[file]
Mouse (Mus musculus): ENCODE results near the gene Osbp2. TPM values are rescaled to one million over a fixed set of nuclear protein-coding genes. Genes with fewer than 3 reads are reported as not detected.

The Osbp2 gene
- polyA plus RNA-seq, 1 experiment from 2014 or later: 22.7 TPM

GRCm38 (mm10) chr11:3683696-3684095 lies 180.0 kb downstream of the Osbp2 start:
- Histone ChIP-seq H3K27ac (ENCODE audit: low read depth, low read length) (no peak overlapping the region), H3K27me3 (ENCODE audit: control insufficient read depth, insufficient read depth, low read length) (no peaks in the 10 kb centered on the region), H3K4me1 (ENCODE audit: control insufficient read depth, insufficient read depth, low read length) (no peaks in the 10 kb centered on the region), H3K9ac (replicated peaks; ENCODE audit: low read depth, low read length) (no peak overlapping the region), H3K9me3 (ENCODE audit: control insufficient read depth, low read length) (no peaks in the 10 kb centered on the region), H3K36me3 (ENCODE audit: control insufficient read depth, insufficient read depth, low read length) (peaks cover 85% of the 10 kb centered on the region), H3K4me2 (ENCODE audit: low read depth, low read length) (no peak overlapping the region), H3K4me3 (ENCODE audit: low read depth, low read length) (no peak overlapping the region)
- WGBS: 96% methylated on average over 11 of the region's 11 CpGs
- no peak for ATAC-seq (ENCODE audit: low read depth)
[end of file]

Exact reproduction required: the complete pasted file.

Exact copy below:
Mouse (Mus musculus): ENCODE results near the gene Osbp2. TPM values are rescaled to one million over a fixed set of nuclear protein-coding genes. Genes with fewer than 3 reads are reported as not detected.

The Osbp2 gene
- polyA plus RNA-seq, 1 experiment from 2014 or later: 22.7 TPM

GRCm38 (mm10) chr11:3683696-3684095 lies 180.0 kb downstream of the Osbp2 start:
- Histone ChIP-seq H3K27ac (ENCODE audit: low read depth, low read length) (no peak overlapping the region), H3K27me3 (ENCODE audit: control insufficient read depth, insufficient read depth, low read length) (no peaks in the 10 kb centered on the region), H3K4me1 (ENCODE audit: control insufficient read depth, insufficient read depth, low read length) (no peaks in the 10 kb centered on the region), H3K9ac (replicated peaks; ENCODE audit: low read depth, low read length) (no peak overlapping the region), H3K9me3 (ENCODE audit: control insufficient read depth, low read length) (no peaks in the 10 kb centered on the region), H3K36me3 (ENCODE audit: control insufficient read depth, insufficient read depth, low read length) (peaks cover 85% of the 10 kb centered on the region), H3K4me2 (ENCODE audit: low read depth, low read length) (no peak overlapping the region), H3K4me3 (ENCODE audit: low read depth, low read length) (no peak overlapping the region)
- WGBS: 96% methylated on average over 11 of the region's 11 CpGs
- no peak for ATAC-seq (ENCODE audit: low read depth)